• A "book of law" as an indispensable part of the "furniture" (or furnishings) of the Lodge
  • The Hiramic legend of the Third Degree
  • The symbolism of the operative art
  • That a Mason be a man, freeborn, and of age.

The first and foremost Landmark, in my opinion, is belief in a Supreme Being, generally described in Masonry by the title the Great (or Grand) Architect of the Universe. This will be found included in all lists of Landmarks, regardless of the source.

The second, persistence of personality, can, for Christian Masons, more clearly be called the immortality of the soul. Most of the major religions of the world have a similar doctrine. Even the Buddhist doctrine of transmigration and ultimate Nirvana would meet this requirement.

The third of Pound's Landmarks is "the book of the law, that volume which, by the religion of a country, is believed to contain the revealed word of the Great Architect." For Lodges in Christian countries this would be the Bible consisting of the Old and New Testaments. In countries where Judaism prevails, it would be the Bible consisting of the Old Testament. In Islamic countries, it would be the Koran, and in Hindu countries, it would be the Shasters.

In India before its national independence, it was common for Christian Englishmen to sit in Lodge with Hindus and Moslems. Such Lodges kept a Bible, a Koran, and a Shasters on the altar. The essential idea of this is to emphasize that Masonry, while not a religion, is an institution which recognizes religion and seeks to be a co-worker with religion in the quest for moral progress. It was the action of the Grand Orient (Grand Lodge) of France, which in 1877 substituted the Book of Constitutions upon its altars for the traditional book of law, that resulted in the cessation of recognition of that Orient by the majority of Grand Lodges of the day.

The fourth Landmark is the Hiramic legend of the Third Degree. Mackey said of it "any rite which would exclude it or materially alter it, would at once ...cease to be a Masonic rite."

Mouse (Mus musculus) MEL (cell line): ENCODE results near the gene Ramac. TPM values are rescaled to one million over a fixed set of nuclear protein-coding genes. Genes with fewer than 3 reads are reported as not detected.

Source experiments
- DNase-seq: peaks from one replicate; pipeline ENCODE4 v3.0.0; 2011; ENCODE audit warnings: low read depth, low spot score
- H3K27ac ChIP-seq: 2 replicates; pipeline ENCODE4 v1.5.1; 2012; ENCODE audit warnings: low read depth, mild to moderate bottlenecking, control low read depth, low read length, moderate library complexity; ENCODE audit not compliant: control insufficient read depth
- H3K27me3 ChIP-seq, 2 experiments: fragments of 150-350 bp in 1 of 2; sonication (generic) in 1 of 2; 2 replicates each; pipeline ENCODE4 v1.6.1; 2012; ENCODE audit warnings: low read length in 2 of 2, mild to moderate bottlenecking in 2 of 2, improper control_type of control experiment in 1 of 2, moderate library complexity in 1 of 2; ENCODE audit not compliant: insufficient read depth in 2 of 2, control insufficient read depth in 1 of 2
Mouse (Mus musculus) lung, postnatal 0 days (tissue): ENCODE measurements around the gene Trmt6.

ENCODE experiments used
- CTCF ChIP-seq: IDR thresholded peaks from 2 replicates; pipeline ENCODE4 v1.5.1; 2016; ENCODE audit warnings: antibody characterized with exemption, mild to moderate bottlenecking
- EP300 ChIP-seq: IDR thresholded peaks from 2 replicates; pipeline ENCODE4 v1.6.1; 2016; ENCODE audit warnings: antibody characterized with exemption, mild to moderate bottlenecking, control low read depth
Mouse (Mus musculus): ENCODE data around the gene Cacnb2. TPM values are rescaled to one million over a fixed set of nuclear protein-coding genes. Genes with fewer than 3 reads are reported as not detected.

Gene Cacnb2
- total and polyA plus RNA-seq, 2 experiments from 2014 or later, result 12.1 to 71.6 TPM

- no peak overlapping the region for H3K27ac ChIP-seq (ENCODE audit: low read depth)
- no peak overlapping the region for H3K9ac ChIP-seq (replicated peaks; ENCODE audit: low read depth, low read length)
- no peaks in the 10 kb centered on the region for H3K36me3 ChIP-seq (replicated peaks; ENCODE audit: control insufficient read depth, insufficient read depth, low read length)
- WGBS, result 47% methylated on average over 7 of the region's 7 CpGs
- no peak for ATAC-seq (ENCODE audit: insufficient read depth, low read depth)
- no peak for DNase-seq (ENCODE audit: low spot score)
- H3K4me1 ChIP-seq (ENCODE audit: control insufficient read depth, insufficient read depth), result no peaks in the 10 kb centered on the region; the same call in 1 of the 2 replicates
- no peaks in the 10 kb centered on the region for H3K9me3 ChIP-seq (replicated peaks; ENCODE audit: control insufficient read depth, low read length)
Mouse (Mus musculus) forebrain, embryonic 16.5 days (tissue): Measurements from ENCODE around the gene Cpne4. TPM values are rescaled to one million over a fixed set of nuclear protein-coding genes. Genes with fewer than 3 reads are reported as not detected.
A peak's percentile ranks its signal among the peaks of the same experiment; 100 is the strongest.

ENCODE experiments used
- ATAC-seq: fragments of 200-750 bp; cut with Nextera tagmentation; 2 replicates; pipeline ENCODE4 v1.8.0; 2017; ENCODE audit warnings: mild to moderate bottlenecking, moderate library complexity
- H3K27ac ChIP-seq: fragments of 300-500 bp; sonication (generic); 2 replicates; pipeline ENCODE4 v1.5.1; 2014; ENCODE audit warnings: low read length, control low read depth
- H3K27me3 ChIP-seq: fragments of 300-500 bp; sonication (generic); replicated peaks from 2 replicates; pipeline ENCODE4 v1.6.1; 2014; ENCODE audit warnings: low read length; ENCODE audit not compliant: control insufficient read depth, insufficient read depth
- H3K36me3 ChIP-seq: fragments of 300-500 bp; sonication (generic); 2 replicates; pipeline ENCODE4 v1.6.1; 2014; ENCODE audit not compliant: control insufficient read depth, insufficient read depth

The fifth Masonic Landmark is symbolism. Symbolism in Masonry is immemorial and universal, having clearly been inherited from the early rites of the Craft.

The sixth and last of this list of Landmarks supports the tradition that a Mason must be a freeborn man, of full and lawful age, according to the custom of the place. This tradition has its roots in the early social systems of Europe, where a person was either "free-born" (nobility, soldiers, and skilled craftsmen) or bonded to the land (serfs, laborers, and the unskilled).

So, I said to the inquisitive young Brother, "These are the Landmarks with which I find myself most at ease." Are they complete? It is not for me to say. Rather, every Mason must do as this young Brother and I have done—explore this matter and satisfy himself.

Michael A. Botelho is the President of E.M. Management, Inc., a company which serves the seasonal tourist industry. He is the Commander of the Council of Kadosh in the Valley of Fort Smith, Arkansas, a Past Master of Basin Spring Lodge No. 386 in Eureka Springs; a Past Grand Tyler of Arkansas; a member of the Grand Lodge of Arkansas Publicity Committee; the Representative of the Grand Lodge of Massachusetts living near the Grand Lodge of Arkansas; and a member of King Hiram's Lodge, Provincetown, Massachusetts; Seite de Setembre Lodge (Honorary) in Brazil; Scottish Rite Bodies of Little Rock, Arkansas; and a Charter Member of the Scottish Rite Research Society, who recently received its "Contributing Member" award.